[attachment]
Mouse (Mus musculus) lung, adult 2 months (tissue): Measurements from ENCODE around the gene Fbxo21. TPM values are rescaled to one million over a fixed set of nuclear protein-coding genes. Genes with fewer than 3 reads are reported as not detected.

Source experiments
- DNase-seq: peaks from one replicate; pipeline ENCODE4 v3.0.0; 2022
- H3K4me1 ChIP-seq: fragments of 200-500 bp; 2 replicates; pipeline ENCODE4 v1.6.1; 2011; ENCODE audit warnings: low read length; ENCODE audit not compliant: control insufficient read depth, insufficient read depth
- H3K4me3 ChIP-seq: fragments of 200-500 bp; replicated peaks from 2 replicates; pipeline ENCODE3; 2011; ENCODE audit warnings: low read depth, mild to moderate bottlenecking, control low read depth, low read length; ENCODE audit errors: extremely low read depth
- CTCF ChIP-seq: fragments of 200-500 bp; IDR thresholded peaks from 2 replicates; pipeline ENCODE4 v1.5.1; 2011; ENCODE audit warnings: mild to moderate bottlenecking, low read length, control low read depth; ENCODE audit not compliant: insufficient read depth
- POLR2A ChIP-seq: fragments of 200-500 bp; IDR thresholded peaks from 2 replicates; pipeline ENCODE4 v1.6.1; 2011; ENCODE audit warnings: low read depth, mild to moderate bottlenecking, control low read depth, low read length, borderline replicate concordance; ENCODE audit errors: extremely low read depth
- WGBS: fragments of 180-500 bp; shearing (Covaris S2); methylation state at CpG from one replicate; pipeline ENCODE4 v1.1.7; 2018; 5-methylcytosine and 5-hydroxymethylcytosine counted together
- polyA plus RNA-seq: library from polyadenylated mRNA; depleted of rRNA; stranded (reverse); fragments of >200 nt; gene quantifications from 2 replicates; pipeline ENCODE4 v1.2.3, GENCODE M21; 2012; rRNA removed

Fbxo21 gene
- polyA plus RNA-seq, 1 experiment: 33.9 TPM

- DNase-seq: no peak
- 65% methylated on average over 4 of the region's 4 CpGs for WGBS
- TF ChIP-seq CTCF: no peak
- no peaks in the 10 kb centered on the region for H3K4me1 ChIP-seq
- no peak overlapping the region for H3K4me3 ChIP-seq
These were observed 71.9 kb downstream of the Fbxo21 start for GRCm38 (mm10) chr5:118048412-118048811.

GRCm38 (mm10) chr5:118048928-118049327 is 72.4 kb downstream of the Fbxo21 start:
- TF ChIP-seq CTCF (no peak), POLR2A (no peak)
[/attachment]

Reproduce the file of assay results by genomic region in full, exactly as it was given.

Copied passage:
Mouse (Mus musculus) lung, adult 2 months (tissue): Measurements from ENCODE around the gene Fbxo21. TPM values are rescaled to one million over a fixed set of nuclear protein-coding genes. Genes with fewer than 3 reads are reported as not detected.

Source experiments
- DNase-seq: peaks from one replicate; pipeline ENCODE4 v3.0.0; 2022
- H3K4me1 ChIP-seq: fragments of 200-500 bp; 2 replicates; pipeline ENCODE4 v1.6.1; 2011; ENCODE audit warnings: low read length; ENCODE audit not compliant: control insufficient read depth, insufficient read depth
- H3K4me3 ChIP-seq: fragments of 200-500 bp; replicated peaks from 2 replicates; pipeline ENCODE3; 2011; ENCODE audit warnings: low read depth, mild to moderate bottlenecking, control low read depth, low read length; ENCODE audit errors: extremely low read depth
- CTCF ChIP-seq: fragments of 200-500 bp; IDR thresholded peaks from 2 replicates; pipeline ENCODE4 v1.5.1; 2011; ENCODE audit warnings: mild to moderate bottlenecking, low read length, control low read depth; ENCODE audit not compliant: insufficient read depth
- POLR2A ChIP-seq: fragments of 200-500 bp; IDR thresholded peaks from 2 replicates; pipeline ENCODE4 v1.6.1; 2011; ENCODE audit warnings: low read depth, mild to moderate bottlenecking, control low read depth, low read length, borderline replicate concordance; ENCODE audit errors: extremely low read depth
- WGBS: fragments of 180-500 bp; shearing (Covaris S2); methylation state at CpG from one replicate; pipeline ENCODE4 v1.1.7; 2018; 5-methylcytosine and 5-hydroxymethylcytosine counted together
- polyA plus RNA-seq: library from polyadenylated mRNA; depleted of rRNA; stranded (reverse); fragments of >200 nt; gene quantifications from 2 replicates; pipeline ENCODE4 v1.2.3, GENCODE M21; 2012; rRNA removed

Fbxo21 gene
- polyA plus RNA-seq, 1 experiment: 33.9 TPM

- DNase-seq: no peak
- 65% methylated on average over 4 of the region's 4 CpGs for WGBS
- TF ChIP-seq CTCF: no peak
- no peaks in the 10 kb centered on the region for H3K4me1 ChIP-seq
- no peak overlapping the region for H3K4me3 ChIP-seq
These were observed 71.9 kb downstream of the Fbxo21 start for GRCm38 (mm10) chr5:118048412-118048811.

GRCm38 (mm10) chr5:118048928-118049327 is 72.4 kb downstream of the Fbxo21 start:
- TF ChIP-seq CTCF (no peak), POLR2A (no peak)